royalties and the economics of book publishing

Forgive us if we sometimes seem to harp too much on money, but it's a subject dear to our hearts: we're as fond of having a roof over our heads and food on the table as anyone else.

Books are normally commissioned in one of two ways: flat fee or royalty. A flat fee book is what its name suggests: we are paid a flat fee, typically one half on signature of contract and the other on delivery and approval, and we never see any more money, no matter how many books sell.

With a royalty book, on the other hand,we get an advance against royalty, and a royalty that is calculated as a percentage of the price of each book sold. The royalty used to be around 10 per cent of the cover price of books sold in the UK, but many publishers now try to get away with less. This is 'efficiency': authors are expected to do the same work for less money!

We also get a percentage of whatever the publishers managed to get for foreign (including American) editions. Again, many publishers try to force this percentage down.

Including different editions and translations, we have over six feet (around two metres) of our own books on our shelves. As noted above, the economics of writing books are not what they were. Instead of 10% of cover price, publishers now try to pay 10% of receipts (4-6% of the cover price) or even 7.5% or less of receipts (under 3% in some cases). 'Pin Up' in the line-up above was a Colour Library book from the early 80s; not one of Roger's most deathless works...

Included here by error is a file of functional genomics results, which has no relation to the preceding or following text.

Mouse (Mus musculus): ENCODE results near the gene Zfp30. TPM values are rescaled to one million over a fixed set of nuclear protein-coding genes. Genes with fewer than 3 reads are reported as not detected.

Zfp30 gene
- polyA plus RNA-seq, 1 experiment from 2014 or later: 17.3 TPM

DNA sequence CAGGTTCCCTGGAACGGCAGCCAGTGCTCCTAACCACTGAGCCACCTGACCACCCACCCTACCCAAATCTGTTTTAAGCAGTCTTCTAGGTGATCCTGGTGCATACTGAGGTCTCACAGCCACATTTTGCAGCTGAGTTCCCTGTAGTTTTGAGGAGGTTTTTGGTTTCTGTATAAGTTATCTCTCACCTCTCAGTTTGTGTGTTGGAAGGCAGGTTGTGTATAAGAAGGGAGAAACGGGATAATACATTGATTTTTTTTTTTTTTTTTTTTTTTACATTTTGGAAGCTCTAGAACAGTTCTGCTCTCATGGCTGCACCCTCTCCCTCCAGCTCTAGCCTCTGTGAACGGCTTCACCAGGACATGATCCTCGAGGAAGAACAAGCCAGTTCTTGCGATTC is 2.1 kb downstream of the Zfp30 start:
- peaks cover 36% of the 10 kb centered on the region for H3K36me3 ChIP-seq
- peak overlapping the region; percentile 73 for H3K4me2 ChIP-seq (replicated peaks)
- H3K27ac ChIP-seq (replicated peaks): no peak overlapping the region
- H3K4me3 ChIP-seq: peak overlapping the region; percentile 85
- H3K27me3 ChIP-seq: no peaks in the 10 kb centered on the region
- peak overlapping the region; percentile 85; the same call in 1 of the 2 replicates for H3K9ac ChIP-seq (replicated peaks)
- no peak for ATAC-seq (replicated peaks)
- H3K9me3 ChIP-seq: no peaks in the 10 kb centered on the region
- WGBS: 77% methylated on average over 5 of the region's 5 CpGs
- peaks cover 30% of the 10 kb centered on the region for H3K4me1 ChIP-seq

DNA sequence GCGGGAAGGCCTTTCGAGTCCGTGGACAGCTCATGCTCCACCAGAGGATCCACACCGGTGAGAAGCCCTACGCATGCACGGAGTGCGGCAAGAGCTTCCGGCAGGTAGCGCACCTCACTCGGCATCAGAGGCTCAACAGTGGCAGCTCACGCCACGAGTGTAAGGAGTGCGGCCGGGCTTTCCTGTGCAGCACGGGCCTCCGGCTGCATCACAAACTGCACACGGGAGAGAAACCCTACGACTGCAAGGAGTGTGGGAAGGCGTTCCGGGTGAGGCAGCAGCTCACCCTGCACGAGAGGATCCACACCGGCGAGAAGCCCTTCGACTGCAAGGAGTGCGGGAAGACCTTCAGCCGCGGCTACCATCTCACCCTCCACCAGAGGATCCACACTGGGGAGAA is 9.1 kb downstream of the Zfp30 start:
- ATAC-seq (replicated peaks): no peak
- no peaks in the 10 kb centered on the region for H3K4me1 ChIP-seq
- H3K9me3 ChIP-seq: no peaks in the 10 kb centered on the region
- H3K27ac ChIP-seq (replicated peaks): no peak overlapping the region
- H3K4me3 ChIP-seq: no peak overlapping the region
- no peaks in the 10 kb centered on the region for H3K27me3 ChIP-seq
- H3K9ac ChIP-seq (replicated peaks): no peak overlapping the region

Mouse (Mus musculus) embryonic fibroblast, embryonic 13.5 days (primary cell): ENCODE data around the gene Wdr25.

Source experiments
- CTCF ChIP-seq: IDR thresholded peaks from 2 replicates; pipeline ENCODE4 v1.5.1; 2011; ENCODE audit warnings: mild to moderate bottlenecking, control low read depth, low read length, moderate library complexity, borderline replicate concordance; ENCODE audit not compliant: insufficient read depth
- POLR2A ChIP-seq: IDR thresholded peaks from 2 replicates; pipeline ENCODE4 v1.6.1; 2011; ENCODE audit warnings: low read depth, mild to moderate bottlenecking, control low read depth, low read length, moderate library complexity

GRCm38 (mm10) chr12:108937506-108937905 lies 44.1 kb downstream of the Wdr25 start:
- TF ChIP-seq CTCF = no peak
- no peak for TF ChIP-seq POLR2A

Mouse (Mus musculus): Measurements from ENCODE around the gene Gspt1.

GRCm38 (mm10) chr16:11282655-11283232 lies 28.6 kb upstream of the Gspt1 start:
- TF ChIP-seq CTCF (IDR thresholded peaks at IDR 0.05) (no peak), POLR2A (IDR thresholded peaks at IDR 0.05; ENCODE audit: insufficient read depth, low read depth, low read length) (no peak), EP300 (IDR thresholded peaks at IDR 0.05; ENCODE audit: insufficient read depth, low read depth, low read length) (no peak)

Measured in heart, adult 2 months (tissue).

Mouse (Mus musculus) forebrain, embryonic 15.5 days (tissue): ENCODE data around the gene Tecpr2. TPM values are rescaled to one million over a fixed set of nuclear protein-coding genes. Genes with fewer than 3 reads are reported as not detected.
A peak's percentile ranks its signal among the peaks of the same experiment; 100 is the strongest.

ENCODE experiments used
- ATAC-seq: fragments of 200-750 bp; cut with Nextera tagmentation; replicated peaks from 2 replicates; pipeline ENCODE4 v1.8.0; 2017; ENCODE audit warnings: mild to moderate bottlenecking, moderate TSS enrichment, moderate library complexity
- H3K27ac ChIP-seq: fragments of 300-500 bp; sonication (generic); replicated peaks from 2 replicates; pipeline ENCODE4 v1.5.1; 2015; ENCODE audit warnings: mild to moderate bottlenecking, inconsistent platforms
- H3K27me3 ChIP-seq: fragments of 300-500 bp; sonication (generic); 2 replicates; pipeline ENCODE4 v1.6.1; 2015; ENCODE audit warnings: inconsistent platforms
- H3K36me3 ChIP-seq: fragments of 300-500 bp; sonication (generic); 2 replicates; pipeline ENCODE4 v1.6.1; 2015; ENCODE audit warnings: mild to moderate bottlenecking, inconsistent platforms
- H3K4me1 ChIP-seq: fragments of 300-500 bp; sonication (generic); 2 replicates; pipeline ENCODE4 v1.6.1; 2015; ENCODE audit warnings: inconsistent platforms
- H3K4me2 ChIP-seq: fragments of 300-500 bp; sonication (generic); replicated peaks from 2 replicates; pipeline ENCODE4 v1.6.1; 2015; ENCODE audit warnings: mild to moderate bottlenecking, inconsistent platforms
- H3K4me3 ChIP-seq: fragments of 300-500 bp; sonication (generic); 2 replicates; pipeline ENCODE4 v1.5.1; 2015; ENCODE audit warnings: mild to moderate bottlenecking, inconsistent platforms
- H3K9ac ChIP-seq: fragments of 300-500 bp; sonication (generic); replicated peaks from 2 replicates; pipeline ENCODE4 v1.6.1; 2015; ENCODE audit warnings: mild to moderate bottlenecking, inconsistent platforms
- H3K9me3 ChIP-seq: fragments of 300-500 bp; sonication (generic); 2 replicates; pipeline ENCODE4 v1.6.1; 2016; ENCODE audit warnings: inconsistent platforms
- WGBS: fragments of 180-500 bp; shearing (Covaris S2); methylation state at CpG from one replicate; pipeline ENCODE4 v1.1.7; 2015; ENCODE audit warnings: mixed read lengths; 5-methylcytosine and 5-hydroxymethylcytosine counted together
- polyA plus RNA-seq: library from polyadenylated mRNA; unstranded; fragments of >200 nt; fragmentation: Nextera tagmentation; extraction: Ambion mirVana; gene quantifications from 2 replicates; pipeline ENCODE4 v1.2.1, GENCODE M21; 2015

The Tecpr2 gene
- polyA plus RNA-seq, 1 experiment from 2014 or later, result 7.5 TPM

A typical advance will be anything from a few hundred pounds to several thousand: in US dollar terms, between $1000 and $10,000. The kind of advances you hear about for popular fiction and political memoirs are not encountered in this business. This advance has to be 'earned out' before we see any more. In other words, when enough books have sold to add up to the cost of the advance (at the sort of percentages mentioned above), we see some more money. We are therefore happier to see people buying royalty books, and we plug them more enthusiastically here and elsewhere.

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© 2008 Roger W. Hicks